Just in case you haven’t picked up on it yet, the Dallas Cowboys rely primarily on the NFL Draft to acquire talent, with free agency focused more on keeping who they want to retain at the price they are willing to pay, while plugging holes with similarly affordable if unspectacular players. Despite a recent run of success in Dallas with first-round selections and a very good overall 2016 class, there are still many who worry about how well the team can do. One concern centers around the much lower draft position this year as opposed to last. It is much harder to find good players sitting at the end of each round than at the beginning.
Or so the conventional wisdom goes. And that is a very limited view of how things work. The real key to success is not where you sit in the draft, but maximizing each and every pick.
Last year, the Cowboys certainly capitalized on being near the top of the draft order with Ezekiel Elliott, but that was just one pick. It was high enough to make it almost certain that they would get a real star. But that draft was so much more than one selection. Dallas found three more rookie starters, plus other players who could be real contributors as their careers advance. Jaylon Smith and Charles Tapper both wound up sitting out their first year due to injury, and could well become major pieces to improve the defense this season.
And the recent history of the Cowboys shows that they have been able to find star power in the first round no matter where they pick. Since 2010, their first round picks have all become Pro Bowlers with only two exceptions. Morris Claiborne, just departed in free agency (and likely to help them reap a windfall of compensatory picks in 2018), was hampered by repeated injuries. His performance in the seven games he played last fall showed that he always had the talent, just not the durability. And Byron Jones is only entering his third season and looks to have a bright future as part of the young core the team looks to rebuild the secondary around.
While the team has done well with top ten picks like Elliott and Tyron Smith, they have also done a very good job with later picks. Zack Martin was taken sixteenth overall, and the real find by the scouting staff was Travis Frederick, who was selected 31st after the team traded down. The general reaction to his pick was amusement at what all the draft experts called a reach, but they aren’t laughing now at a player who is considered one of the very best centers in the league.
Having a high first-round pick, or accumulating multiple picks in the round, is supposed to be a nearly foolproof way to build a roster. However, that is only true if the team using those picks is doing a good job of evaluating talent and figuring out how players will fit into the scheme and locker room. All the picks in the world do no good if you use them ineptly.
There is an excellent case study in the Cleveland Browns, who now hold the first overall pick due to their dismal performance last season. In the same time period that the Cowboys have amassed a group of all-stars in the first round, the Browns wasted no less than ten first round picks. Here, by year, are the overall positions they selected in the first round:
|2015||1||19||Cameron Erving||C||Rookie contract|
|2015||1||12||Danny Shelton||NT||Rookie contract|
|2016||1||15||Corey Coleman||WR||Rookie contract|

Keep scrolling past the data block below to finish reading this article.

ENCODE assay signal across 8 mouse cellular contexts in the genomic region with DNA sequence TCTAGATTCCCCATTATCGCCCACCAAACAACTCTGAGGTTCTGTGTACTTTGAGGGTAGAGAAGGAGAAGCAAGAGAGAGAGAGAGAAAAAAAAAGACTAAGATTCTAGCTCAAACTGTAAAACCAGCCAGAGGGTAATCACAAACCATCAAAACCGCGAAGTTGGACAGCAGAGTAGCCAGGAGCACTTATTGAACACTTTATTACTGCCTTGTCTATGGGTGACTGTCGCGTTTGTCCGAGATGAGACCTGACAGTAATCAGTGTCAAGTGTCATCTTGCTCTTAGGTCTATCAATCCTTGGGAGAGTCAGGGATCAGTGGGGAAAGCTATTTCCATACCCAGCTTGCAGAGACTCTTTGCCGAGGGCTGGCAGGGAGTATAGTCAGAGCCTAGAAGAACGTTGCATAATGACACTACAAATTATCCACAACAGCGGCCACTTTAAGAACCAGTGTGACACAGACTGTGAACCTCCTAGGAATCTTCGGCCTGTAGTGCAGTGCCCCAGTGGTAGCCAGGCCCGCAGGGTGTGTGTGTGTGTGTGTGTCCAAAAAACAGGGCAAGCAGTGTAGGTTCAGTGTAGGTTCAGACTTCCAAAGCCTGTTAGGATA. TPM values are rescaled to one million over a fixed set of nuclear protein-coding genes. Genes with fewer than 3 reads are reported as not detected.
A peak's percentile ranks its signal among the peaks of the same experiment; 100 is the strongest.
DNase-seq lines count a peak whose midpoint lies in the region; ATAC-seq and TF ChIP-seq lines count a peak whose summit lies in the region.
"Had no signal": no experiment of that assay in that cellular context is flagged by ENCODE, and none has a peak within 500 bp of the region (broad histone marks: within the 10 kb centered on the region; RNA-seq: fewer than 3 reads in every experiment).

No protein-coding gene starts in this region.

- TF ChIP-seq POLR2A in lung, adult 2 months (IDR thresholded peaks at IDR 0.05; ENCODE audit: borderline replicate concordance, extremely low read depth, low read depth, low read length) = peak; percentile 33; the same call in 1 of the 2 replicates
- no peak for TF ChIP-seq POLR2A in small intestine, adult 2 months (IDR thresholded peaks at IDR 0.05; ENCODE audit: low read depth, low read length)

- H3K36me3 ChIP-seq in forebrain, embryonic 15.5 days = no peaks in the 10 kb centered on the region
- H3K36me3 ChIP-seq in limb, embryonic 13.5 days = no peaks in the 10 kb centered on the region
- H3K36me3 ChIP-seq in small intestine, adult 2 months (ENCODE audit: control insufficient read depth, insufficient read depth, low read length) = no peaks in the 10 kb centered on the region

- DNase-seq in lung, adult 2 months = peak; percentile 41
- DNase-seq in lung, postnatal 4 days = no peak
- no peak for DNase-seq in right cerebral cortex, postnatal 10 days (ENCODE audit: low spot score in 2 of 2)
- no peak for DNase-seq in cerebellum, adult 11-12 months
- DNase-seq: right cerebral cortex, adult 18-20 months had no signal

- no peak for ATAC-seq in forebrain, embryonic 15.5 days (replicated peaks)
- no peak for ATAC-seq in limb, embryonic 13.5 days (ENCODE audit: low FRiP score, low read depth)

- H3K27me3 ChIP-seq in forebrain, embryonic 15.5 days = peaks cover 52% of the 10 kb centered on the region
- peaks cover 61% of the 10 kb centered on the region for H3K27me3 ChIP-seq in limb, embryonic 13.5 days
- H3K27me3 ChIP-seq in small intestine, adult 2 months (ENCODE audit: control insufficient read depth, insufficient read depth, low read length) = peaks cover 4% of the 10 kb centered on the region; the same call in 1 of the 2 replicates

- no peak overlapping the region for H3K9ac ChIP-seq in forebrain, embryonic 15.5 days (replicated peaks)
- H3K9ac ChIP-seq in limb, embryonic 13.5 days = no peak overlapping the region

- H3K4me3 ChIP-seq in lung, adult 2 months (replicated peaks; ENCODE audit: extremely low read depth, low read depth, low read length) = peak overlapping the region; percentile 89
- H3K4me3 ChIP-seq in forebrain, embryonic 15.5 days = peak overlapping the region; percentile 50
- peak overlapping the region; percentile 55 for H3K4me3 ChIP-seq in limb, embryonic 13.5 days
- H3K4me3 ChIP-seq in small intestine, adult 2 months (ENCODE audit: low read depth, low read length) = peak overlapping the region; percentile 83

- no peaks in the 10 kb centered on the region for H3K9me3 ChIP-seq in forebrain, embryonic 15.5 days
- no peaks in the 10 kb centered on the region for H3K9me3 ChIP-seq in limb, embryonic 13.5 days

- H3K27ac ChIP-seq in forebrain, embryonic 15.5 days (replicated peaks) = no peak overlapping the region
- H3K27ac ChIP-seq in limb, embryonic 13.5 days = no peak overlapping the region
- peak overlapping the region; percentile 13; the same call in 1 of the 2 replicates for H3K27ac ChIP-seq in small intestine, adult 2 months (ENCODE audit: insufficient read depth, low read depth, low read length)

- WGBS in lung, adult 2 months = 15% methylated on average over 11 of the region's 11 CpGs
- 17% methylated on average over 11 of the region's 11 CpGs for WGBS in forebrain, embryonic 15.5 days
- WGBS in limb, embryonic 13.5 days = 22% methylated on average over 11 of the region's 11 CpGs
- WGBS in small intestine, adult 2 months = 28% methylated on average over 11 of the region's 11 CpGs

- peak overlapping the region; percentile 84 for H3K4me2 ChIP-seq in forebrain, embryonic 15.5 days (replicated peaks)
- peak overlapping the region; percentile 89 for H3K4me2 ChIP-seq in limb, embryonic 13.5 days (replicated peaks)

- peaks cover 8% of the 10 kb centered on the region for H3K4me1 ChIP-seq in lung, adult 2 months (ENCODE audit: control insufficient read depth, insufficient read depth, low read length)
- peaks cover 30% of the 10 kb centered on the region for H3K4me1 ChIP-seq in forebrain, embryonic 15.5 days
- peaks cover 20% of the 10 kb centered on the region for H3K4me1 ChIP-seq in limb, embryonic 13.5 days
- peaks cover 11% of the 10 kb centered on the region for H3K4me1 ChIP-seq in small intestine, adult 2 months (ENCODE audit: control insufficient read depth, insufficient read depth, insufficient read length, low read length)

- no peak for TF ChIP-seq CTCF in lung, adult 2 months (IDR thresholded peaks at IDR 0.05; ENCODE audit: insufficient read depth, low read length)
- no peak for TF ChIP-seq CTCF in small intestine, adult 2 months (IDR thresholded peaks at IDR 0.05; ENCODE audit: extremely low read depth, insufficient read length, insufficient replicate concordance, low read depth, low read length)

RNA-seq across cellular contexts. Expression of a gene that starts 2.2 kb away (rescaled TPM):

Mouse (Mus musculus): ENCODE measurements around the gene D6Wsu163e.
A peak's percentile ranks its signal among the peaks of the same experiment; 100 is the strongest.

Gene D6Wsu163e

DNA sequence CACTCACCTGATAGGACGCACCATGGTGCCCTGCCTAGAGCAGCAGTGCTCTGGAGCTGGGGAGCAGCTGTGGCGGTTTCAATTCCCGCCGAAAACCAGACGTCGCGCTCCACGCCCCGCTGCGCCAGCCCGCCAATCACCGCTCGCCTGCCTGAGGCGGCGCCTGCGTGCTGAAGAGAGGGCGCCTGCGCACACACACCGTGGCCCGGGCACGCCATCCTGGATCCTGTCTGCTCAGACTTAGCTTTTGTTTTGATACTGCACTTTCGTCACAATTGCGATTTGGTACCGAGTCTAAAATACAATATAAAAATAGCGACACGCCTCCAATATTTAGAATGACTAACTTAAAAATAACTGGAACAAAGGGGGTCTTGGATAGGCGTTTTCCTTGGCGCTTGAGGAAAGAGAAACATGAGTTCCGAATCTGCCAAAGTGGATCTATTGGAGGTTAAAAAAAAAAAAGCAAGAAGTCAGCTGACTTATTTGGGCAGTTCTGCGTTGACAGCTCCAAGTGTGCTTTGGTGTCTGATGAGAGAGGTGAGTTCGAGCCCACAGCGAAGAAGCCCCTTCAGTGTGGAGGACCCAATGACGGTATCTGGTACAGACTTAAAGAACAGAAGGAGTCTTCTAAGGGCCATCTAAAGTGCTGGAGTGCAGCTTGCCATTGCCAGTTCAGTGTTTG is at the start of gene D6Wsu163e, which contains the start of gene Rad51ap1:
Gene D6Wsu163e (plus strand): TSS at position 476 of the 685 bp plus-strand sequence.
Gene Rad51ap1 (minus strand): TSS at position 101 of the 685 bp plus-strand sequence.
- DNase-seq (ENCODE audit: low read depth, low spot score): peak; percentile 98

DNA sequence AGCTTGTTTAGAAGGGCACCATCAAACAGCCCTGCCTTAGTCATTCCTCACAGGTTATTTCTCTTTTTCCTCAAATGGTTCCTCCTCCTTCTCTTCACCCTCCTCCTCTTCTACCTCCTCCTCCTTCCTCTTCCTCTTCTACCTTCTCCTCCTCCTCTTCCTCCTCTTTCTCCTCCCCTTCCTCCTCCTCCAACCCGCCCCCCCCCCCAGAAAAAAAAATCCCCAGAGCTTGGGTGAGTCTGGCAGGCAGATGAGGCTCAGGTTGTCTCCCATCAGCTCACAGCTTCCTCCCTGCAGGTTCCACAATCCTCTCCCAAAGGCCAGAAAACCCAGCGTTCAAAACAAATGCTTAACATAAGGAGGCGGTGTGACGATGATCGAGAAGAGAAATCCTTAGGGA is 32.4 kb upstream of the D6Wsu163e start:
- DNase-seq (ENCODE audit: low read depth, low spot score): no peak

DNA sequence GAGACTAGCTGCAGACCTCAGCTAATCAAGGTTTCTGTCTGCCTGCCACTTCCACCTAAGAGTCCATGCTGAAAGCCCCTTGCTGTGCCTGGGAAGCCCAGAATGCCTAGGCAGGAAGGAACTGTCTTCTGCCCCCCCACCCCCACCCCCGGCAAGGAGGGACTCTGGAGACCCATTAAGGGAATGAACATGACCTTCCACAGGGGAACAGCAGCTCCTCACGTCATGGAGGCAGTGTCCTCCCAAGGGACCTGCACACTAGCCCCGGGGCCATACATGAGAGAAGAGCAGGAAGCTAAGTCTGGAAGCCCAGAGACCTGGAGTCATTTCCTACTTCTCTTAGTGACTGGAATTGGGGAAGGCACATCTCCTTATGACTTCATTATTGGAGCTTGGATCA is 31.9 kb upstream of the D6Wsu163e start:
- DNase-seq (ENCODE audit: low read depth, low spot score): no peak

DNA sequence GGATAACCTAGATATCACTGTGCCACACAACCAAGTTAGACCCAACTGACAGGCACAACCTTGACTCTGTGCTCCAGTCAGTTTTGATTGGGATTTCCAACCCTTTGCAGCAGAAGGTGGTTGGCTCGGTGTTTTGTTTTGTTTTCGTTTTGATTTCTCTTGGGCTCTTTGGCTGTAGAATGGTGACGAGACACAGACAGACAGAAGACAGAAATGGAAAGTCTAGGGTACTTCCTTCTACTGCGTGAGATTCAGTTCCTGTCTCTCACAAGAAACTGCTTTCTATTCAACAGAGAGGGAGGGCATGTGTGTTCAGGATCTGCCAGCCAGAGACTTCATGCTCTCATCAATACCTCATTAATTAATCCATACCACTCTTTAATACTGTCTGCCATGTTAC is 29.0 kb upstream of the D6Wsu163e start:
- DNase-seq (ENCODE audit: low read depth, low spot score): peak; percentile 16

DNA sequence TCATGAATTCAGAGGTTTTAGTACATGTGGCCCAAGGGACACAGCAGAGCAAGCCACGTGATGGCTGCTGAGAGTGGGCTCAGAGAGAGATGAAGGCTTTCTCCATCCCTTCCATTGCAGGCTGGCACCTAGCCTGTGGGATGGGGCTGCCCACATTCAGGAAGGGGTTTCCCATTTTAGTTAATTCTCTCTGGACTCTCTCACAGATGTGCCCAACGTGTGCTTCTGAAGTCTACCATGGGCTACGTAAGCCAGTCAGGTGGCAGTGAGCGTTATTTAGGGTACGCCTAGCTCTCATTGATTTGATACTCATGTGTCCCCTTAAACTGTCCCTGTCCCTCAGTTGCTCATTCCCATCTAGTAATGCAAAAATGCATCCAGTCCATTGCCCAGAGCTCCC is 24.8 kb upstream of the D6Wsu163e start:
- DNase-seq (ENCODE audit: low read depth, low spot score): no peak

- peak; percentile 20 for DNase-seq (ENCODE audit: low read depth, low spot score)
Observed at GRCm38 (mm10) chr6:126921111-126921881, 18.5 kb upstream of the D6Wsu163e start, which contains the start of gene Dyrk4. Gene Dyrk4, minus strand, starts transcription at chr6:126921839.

That, to put it mildly, is disappointing. Three top ten picks, and none later than 22nd. That alone should have brought an infusion of talent that should at least have Cleveland in the upper half of the league. Instead, they were the least capable team in the NFL last season, and despite again having two first-round picks (they also currently hold the twelfth overall selection), they are likely to be struggling again.
So the Cowboys need to make good use of that 28th pick. But they also need to maximize the return with the other six picks they currently hold as well. That has been something they have had more difficulty with - until last year.
The question now is whether that was a flash in the pan, or evidence that the scouting department is developing some consistency. That will be the real determinant of how this year’s draft goes, especially since the team doesn’t have the extra picks it had last year to work with.
Another way to look at draft position is focusing on who is left, not who is gone. Picking 28th means that 27 players are gone, but there are still hundreds to sort through. Likewise, at the 60th spot of the second round, you have 59 players taken, but not all of them are likely to have been on your board in the first place. The key is how well you have constructed the board from top to bottom, to help you find the best options available in each round.
This is shaping up to be a good year for the Cowboys to get some quality talent. The draft does not have an overabundance of blue chips, but it is seen by almost everyone to have a lot of second- and third-round caliber talent - enough so that there is going to be value to be found deep into the fourth round. And as the selection of Anthony Brown in the sixth round showed last season, there are still hidden gems very late in the process. Dallas needs to get it right with the majority of their picks (no team is perfect, of course). With a lot of talent in the defensive back, defensive line, and even tight end positions, all of which are places the Cowboys can use good players, this could be an important draft for them.
Really, they all are important. If you draft wisely, your team becomes stronger. And if you make ill-considered picks, you lose ground. Dallas has put most of its chips on the draft for several years now. 2017 is no exception. In a few weeks, we will start finding out if they played their cards well.